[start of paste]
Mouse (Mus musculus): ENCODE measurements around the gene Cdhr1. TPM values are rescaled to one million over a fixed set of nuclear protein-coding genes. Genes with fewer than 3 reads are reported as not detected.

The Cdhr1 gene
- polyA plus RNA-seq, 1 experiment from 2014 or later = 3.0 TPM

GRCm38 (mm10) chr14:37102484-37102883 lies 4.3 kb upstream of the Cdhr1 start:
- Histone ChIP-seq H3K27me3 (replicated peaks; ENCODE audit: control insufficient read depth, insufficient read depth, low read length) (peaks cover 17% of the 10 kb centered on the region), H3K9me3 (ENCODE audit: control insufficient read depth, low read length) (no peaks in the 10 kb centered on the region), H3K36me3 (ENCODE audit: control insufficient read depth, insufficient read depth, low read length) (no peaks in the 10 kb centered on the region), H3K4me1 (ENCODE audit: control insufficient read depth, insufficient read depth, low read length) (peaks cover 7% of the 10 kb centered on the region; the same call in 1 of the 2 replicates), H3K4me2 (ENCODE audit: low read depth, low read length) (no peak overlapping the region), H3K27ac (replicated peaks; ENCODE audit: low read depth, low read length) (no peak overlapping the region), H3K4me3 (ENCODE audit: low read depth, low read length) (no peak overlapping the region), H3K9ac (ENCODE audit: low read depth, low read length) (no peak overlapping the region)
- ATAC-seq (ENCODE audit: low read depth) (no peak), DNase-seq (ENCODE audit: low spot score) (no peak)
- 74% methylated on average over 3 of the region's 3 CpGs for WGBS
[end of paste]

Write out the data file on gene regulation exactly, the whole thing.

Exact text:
Mouse (Mus musculus): ENCODE measurements around the gene Cdhr1. TPM values are rescaled to one million over a fixed set of nuclear protein-coding genes. Genes with fewer than 3 reads are reported as not detected.

The Cdhr1 gene
- polyA plus RNA-seq, 1 experiment from 2014 or later = 3.0 TPM

GRCm38 (mm10) chr14:37102484-37102883 lies 4.3 kb upstream of the Cdhr1 start:
- Histone ChIP-seq H3K27me3 (replicated peaks; ENCODE audit: control insufficient read depth, insufficient read depth, low read length) (peaks cover 17% of the 10 kb centered on the region), H3K9me3 (ENCODE audit: control insufficient read depth, low read length) (no peaks in the 10 kb centered on the region), H3K36me3 (ENCODE audit: control insufficient read depth, insufficient read depth, low read length) (no peaks in the 10 kb centered on the region), H3K4me1 (ENCODE audit: control insufficient read depth, insufficient read depth, low read length) (peaks cover 7% of the 10 kb centered on the region; the same call in 1 of the 2 replicates), H3K4me2 (ENCODE audit: low read depth, low read length) (no peak overlapping the region), H3K27ac (replicated peaks; ENCODE audit: low read depth, low read length) (no peak overlapping the region), H3K4me3 (ENCODE audit: low read depth, low read length) (no peak overlapping the region), H3K9ac (ENCODE audit: low read depth, low read length) (no peak overlapping the region)
- ATAC-seq (ENCODE audit: low read depth) (no peak), DNase-seq (ENCODE audit: low spot score) (no peak)
- 74% methylated on average over 3 of the region's 3 CpGs for WGBS